As Dr. Purvis points out in The Connected Child, nutrition is important for all children — and especially so for children from hard places. Dr. Purvis explains, however, that “it’s not always obvious that a child is missing out on complete nourishment.”
Recognizing that many adoptive and foster families face various food and nutrition-related issues, the Spoon Foundation and the Joint Council on International Children’s Services have launched a new online resource — www.adoptionnutrition.org — that focuses on nutrition for adoptive and foster families.
In order to truly understand children from hard places — what they have experienced, the impact of those experiences and how we can help them heal and grow — it is important that we understand some of the basics. That’s why we have put this collection of eight Empowered To Connect videos together — to introduce (or re-introduce) you to some of the most important basics that we believe every adoptive parent can benefit from.
Fear is very real in the lives of children from hard places. In fact, fear often ‘bullies’ our children into much of their misbehavior. As a result, it is critical that parents of children from hard places approach fear and fear-driven behaviors with compassion, insight and wisdom. Watch as Dr. Purvis explains the impact of fear and how parents can begin to help their children learn to trust and let go of fear.
The Institute of Child Development at TCU has created a nearly two-hour presentation available on DVD in which Dr. Karyn Purvis explains her research-based approach with children who come from what she calls “hard places.” This DVD offers a very helpful overview of the three principles that serve as the foundation of Dr. Purvis’ approach to help parents better understand how to connect with their children in order to help them heal and reach their highest potential.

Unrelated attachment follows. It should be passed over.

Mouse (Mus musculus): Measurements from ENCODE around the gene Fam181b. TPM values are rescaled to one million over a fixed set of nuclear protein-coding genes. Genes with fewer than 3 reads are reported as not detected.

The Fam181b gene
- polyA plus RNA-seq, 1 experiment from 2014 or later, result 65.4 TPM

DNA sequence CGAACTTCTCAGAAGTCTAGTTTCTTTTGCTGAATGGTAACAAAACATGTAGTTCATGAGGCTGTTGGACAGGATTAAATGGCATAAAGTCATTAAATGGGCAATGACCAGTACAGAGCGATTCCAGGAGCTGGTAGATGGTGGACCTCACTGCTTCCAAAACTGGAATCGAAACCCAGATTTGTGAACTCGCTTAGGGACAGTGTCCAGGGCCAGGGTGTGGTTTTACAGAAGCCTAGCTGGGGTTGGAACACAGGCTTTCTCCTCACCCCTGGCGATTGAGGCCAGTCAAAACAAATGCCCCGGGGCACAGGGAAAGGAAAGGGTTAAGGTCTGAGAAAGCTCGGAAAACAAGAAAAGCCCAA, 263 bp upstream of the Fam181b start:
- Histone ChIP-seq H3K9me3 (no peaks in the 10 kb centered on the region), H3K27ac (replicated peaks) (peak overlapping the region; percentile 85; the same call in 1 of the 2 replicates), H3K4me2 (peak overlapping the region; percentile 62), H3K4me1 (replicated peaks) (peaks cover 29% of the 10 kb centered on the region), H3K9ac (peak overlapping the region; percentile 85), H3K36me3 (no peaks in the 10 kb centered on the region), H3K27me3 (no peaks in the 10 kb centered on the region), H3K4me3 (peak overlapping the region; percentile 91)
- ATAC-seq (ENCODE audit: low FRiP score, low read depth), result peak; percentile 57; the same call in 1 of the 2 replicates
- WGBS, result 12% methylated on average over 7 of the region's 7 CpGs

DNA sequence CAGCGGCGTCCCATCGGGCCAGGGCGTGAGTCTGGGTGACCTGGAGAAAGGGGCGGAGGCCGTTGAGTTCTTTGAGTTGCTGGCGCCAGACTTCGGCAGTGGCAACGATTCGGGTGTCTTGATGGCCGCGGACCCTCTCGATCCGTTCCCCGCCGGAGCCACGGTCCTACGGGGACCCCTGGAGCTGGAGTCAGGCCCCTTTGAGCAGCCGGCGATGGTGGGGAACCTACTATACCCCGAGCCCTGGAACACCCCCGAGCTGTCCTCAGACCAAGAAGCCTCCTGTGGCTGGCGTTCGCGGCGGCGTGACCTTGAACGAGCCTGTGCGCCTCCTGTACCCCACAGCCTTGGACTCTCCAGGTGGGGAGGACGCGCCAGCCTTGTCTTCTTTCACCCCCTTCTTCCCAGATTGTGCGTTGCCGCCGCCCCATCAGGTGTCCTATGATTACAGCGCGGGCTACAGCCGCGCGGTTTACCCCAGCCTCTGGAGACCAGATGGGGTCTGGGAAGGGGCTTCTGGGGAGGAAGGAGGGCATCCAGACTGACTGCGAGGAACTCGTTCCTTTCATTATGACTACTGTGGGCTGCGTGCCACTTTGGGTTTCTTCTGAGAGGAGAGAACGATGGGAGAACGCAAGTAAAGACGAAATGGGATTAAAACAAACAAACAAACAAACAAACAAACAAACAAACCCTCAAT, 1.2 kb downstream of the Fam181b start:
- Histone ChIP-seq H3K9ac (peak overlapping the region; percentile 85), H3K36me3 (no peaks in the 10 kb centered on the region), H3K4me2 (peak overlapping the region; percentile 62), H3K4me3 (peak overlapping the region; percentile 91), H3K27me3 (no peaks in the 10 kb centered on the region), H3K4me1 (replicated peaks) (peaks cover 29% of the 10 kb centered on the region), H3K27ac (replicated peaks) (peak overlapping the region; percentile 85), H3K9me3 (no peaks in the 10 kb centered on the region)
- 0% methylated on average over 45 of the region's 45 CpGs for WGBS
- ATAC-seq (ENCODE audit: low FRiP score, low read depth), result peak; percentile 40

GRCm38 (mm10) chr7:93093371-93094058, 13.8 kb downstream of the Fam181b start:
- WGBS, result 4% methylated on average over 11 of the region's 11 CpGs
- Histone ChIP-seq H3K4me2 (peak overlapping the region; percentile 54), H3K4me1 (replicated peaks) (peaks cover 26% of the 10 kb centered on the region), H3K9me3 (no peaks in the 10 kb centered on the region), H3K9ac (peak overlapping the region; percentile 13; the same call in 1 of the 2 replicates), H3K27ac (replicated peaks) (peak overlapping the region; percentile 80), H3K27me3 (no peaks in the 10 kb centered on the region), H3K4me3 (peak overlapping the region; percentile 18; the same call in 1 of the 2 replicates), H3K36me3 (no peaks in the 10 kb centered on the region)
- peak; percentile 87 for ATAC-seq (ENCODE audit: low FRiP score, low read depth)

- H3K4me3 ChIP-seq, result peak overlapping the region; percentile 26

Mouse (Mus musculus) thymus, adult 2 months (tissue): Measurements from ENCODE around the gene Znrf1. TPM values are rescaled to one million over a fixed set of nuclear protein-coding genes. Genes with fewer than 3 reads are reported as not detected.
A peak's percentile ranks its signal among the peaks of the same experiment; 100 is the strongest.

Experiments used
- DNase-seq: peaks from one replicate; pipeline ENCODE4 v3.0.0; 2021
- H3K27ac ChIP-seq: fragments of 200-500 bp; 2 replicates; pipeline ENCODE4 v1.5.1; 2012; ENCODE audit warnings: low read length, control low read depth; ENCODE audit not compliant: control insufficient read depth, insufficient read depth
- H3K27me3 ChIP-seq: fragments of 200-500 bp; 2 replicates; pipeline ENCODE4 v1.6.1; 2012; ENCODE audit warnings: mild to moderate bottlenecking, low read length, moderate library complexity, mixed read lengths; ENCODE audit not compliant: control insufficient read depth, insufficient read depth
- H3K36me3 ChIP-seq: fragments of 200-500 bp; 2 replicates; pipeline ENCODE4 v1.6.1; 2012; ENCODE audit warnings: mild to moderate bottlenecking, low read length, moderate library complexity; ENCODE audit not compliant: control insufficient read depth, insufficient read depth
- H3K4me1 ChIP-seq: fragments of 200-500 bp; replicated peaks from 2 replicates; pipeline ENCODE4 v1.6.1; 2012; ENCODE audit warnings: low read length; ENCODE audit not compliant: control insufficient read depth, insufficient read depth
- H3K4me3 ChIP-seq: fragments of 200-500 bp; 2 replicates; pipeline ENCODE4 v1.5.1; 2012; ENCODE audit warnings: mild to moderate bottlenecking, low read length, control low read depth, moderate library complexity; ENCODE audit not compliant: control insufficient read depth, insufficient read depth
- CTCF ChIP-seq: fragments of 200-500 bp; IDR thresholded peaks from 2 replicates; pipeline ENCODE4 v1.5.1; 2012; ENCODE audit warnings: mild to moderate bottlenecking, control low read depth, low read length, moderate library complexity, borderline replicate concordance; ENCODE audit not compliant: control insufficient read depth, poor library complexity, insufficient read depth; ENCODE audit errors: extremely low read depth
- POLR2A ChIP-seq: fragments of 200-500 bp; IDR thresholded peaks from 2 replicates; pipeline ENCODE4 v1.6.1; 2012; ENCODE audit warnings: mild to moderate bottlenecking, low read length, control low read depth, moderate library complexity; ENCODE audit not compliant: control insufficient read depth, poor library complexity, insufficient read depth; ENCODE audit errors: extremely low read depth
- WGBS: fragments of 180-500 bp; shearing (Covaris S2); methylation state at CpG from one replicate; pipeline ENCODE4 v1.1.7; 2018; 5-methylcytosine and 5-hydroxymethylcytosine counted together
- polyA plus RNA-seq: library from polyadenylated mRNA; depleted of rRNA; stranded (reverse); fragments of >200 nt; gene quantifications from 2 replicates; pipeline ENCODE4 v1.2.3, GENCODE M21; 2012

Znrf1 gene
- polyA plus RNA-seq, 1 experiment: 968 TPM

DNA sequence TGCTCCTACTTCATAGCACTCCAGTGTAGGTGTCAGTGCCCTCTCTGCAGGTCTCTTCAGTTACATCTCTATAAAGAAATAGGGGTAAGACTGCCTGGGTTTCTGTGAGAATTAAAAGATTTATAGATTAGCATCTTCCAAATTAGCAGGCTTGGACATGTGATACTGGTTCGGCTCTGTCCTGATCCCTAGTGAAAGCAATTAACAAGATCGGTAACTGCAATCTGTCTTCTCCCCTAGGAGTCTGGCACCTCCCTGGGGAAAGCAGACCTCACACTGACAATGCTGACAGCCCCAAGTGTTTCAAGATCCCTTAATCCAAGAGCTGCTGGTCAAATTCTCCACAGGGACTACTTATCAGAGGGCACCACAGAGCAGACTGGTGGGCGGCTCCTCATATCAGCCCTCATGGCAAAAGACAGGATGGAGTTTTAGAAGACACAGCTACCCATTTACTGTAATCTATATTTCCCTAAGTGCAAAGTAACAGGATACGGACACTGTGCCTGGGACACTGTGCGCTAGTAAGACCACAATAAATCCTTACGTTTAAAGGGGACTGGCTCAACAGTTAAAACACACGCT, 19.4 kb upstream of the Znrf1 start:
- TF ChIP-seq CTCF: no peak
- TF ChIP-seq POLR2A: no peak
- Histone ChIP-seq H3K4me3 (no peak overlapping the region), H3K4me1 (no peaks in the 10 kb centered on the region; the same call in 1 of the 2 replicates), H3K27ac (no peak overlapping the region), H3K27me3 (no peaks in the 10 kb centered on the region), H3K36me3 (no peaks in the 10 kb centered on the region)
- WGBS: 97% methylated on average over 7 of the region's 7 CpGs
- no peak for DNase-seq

In this presentation, Dr. Purvis explains how harm during the critical stages of brain growth can cause significant disruptions in a child’s development and behaviors, and offers strategies to overcome these challenges. This insightful and educational presentation is designed for parents, ministry leaders and adoption and foster care professionals alike.
ETC Team Note: Holidays and other special occasions often present unique and unexpected challenges for adoptive and foster families. In this story, Lisa provides some very helpful insight into how parents can anticipate these challenges and respond with compassion, understanding and in a way that brings about a deeper sense of connection with their child.
Christmas is one of my favorite holidays and has always been a treasured day for our family. We love a Christmas tree with sparkling lights, stockings stuffed to their brims, meaningful gifts, and lots of special food. But with the addition of our children from “hard places” we have found it necessary to learn new strategies to successfully celebrate holidays together as a family. Last Christmas was a day of extremes which contained so many lessons for me that I wrote them down that night hoping to make a better plan when Christmas rolled around this year. This is how I began.
How many times do I need to remind myself: Children with a history of trauma/neglect must eat every two hours.
In this brief video, Dr. Karyn Purvis explains why it is important for parents to find creative ways to help children from hard places learn life values. She also provides a helpful demonstration of one of these creative approaches involving the use of puppet play.
Neurotransmitters are the chemical messengers that help our bodies think, feel and move. However, the levels of key neurotransitters in many children from hard places are often too high, too low and/or out of balance. In this brief video, Dr. Karyn Purvis explains the importance of neurotransmitters, both in terms of helping parents gain new insight and compassion for their children and also for understanding how they might begin to address this important issue.